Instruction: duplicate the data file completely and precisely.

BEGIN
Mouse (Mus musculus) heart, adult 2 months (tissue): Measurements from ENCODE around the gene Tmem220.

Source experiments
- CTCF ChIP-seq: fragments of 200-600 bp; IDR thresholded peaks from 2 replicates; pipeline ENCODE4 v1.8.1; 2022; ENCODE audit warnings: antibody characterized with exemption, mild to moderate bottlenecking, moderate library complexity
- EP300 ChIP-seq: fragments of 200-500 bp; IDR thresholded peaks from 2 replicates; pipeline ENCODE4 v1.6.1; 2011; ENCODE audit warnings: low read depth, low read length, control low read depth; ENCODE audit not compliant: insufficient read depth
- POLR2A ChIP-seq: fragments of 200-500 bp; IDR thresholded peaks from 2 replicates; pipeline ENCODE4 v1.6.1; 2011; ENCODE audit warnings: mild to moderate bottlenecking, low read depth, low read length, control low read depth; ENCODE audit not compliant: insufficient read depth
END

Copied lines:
Mouse (Mus musculus) heart, adult 2 months (tissue): Measurements from ENCODE around the gene Tmem220.

Source experiments
- CTCF ChIP-seq: fragments of 200-600 bp; IDR thresholded peaks from 2 replicates; pipeline ENCODE4 v1.8.1; 2022; ENCODE audit warnings: antibody characterized with exemption, mild to moderate bottlenecking, moderate library complexity
- EP300 ChIP-seq: fragments of 200-500 bp; IDR thresholded peaks from 2 replicates; pipeline ENCODE4 v1.6.1; 2011; ENCODE audit warnings: low read depth, low read length, control low read depth; ENCODE audit not compliant: insufficient read depth
- POLR2A ChIP-seq: fragments of 200-500 bp; IDR thresholded peaks from 2 replicates; pipeline ENCODE4 v1.6.1; 2011; ENCODE audit warnings: mild to moderate bottlenecking, low read depth, low read length, control low read depth; ENCODE audit not compliant: insufficient read depth